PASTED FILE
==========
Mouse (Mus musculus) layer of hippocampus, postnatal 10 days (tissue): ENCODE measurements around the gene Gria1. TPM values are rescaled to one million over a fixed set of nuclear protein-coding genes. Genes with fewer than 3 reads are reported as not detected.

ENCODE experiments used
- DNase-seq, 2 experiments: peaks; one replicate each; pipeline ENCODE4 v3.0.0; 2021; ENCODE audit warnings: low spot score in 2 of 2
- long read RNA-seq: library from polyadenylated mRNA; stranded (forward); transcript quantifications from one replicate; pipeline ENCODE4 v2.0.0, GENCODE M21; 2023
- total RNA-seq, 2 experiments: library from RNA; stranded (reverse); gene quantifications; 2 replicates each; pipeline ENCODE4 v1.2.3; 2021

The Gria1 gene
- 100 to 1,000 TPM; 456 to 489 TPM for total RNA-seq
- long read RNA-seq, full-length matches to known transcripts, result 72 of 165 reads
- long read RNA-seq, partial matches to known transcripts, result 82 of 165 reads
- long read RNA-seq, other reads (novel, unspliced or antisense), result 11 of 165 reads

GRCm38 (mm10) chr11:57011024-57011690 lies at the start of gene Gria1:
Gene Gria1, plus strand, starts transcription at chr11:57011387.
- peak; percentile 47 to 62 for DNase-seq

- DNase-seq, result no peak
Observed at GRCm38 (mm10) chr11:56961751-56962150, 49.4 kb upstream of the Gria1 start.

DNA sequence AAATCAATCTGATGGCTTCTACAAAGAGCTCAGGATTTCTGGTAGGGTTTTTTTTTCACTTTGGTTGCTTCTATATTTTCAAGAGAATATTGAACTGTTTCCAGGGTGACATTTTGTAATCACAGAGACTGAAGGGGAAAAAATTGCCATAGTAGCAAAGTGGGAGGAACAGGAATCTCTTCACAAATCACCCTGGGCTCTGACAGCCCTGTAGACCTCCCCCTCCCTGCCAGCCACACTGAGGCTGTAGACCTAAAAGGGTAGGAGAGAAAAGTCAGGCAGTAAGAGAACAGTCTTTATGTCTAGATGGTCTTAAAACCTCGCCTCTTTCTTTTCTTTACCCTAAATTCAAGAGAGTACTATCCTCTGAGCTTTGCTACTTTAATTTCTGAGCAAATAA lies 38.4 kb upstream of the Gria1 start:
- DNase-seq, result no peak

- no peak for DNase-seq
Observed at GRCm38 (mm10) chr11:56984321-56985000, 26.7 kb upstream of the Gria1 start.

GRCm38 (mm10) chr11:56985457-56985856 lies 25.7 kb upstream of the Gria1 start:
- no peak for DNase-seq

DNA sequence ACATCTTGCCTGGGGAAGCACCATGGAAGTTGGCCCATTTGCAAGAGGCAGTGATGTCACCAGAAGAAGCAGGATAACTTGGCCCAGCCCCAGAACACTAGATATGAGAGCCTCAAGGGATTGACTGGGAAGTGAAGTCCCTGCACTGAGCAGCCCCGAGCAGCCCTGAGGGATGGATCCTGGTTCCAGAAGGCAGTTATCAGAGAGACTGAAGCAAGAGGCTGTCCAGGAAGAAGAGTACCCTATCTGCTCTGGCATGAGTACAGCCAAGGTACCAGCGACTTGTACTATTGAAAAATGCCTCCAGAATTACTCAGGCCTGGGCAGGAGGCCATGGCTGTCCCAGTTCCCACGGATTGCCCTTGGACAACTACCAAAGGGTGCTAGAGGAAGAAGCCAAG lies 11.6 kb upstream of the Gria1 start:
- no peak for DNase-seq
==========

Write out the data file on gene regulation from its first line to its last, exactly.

Mouse (Mus musculus) layer of hippocampus, postnatal 10 days (tissue): ENCODE measurements around the gene Gria1. TPM values are rescaled to one million over a fixed set of nuclear protein-coding genes. Genes with fewer than 3 reads are reported as not detected.

ENCODE experiments used
- DNase-seq, 2 experiments: peaks; one replicate each; pipeline ENCODE4 v3.0.0; 2021; ENCODE audit warnings: low spot score in 2 of 2
- long read RNA-seq: library from polyadenylated mRNA; stranded (forward); transcript quantifications from one replicate; pipeline ENCODE4 v2.0.0, GENCODE M21; 2023
- total RNA-seq, 2 experiments: library from RNA; stranded (reverse); gene quantifications; 2 replicates each; pipeline ENCODE4 v1.2.3; 2021

The Gria1 gene
- 100 to 1,000 TPM; 456 to 489 TPM for total RNA-seq
- long read RNA-seq, full-length matches to known transcripts, result 72 of 165 reads
- long read RNA-seq, partial matches to known transcripts, result 82 of 165 reads
- long read RNA-seq, other reads (novel, unspliced or antisense), result 11 of 165 reads

GRCm38 (mm10) chr11:57011024-57011690 lies at the start of gene Gria1:
Gene Gria1, plus strand, starts transcription at chr11:57011387.
- peak; percentile 47 to 62 for DNase-seq

- DNase-seq, result no peak
Observed at GRCm38 (mm10) chr11:56961751-56962150, 49.4 kb upstream of the Gria1 start.

DNA sequence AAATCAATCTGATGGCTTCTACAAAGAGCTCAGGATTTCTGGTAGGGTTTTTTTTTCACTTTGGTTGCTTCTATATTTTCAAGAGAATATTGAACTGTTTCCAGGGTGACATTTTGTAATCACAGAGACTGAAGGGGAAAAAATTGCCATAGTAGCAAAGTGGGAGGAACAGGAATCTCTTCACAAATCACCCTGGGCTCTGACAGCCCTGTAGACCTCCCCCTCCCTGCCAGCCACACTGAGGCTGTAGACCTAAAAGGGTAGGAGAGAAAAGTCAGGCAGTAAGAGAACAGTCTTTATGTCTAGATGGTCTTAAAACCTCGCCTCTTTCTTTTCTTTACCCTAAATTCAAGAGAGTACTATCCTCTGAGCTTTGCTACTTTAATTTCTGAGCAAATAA lies 38.4 kb upstream of the Gria1 start:
- DNase-seq, result no peak

- no peak for DNase-seq
Observed at GRCm38 (mm10) chr11:56984321-56985000, 26.7 kb upstream of the Gria1 start.

GRCm38 (mm10) chr11:56985457-56985856 lies 25.7 kb upstream of the Gria1 start:
- no peak for DNase-seq

DNA sequence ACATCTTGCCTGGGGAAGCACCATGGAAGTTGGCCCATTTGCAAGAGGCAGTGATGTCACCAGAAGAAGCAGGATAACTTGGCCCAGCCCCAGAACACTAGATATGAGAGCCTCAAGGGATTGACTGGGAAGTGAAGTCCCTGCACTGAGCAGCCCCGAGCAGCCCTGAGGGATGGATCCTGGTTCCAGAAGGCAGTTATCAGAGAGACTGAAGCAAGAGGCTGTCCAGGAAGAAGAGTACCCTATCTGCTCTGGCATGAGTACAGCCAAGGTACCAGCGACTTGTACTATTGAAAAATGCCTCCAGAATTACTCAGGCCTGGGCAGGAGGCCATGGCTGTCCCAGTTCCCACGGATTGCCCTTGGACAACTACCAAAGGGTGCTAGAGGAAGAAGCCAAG lies 11.6 kb upstream of the Gria1 start:
- no peak for DNase-seq